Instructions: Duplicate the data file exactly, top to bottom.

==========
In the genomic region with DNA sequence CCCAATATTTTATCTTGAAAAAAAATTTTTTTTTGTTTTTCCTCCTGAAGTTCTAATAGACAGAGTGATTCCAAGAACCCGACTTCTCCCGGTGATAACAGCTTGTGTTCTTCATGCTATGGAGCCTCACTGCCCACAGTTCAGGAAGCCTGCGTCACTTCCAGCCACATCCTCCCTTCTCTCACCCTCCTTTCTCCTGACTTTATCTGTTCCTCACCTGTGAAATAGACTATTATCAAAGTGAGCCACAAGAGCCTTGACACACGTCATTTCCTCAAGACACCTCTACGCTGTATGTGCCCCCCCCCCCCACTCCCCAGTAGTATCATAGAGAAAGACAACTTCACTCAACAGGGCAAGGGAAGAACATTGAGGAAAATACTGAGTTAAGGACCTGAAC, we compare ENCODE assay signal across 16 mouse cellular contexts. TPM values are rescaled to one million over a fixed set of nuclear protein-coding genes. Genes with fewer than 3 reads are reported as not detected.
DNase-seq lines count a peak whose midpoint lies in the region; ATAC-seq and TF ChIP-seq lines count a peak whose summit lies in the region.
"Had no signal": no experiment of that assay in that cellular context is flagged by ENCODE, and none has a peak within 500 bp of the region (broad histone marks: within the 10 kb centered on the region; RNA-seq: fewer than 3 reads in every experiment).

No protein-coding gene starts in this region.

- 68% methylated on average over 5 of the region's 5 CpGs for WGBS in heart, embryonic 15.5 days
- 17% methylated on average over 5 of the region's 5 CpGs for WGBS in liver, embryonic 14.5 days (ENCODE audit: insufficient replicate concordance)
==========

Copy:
In the genomic region with DNA sequence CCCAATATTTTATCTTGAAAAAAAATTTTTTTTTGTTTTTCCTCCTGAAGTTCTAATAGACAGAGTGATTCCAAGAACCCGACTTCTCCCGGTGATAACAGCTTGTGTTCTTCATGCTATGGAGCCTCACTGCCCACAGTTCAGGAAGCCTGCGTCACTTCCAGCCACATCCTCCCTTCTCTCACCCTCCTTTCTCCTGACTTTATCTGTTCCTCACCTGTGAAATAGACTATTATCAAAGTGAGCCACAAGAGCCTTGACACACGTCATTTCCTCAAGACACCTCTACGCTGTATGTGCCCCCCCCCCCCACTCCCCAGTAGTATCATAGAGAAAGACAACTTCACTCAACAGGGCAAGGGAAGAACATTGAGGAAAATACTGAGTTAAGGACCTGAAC, we compare ENCODE assay signal across 16 mouse cellular contexts. TPM values are rescaled to one million over a fixed set of nuclear protein-coding genes. Genes with fewer than 3 reads are reported as not detected.
DNase-seq lines count a peak whose midpoint lies in the region; ATAC-seq and TF ChIP-seq lines count a peak whose summit lies in the region.
"Had no signal": no experiment of that assay in that cellular context is flagged by ENCODE, and none has a peak within 500 bp of the region (broad histone marks: within the 10 kb centered on the region; RNA-seq: fewer than 3 reads in every experiment).

No protein-coding gene starts in this region.

- 68% methylated on average over 5 of the region's 5 CpGs for WGBS in heart, embryonic 15.5 days
- 17% methylated on average over 5 of the region's 5 CpGs for WGBS in liver, embryonic 14.5 days (ENCODE audit: insufficient replicate concordance)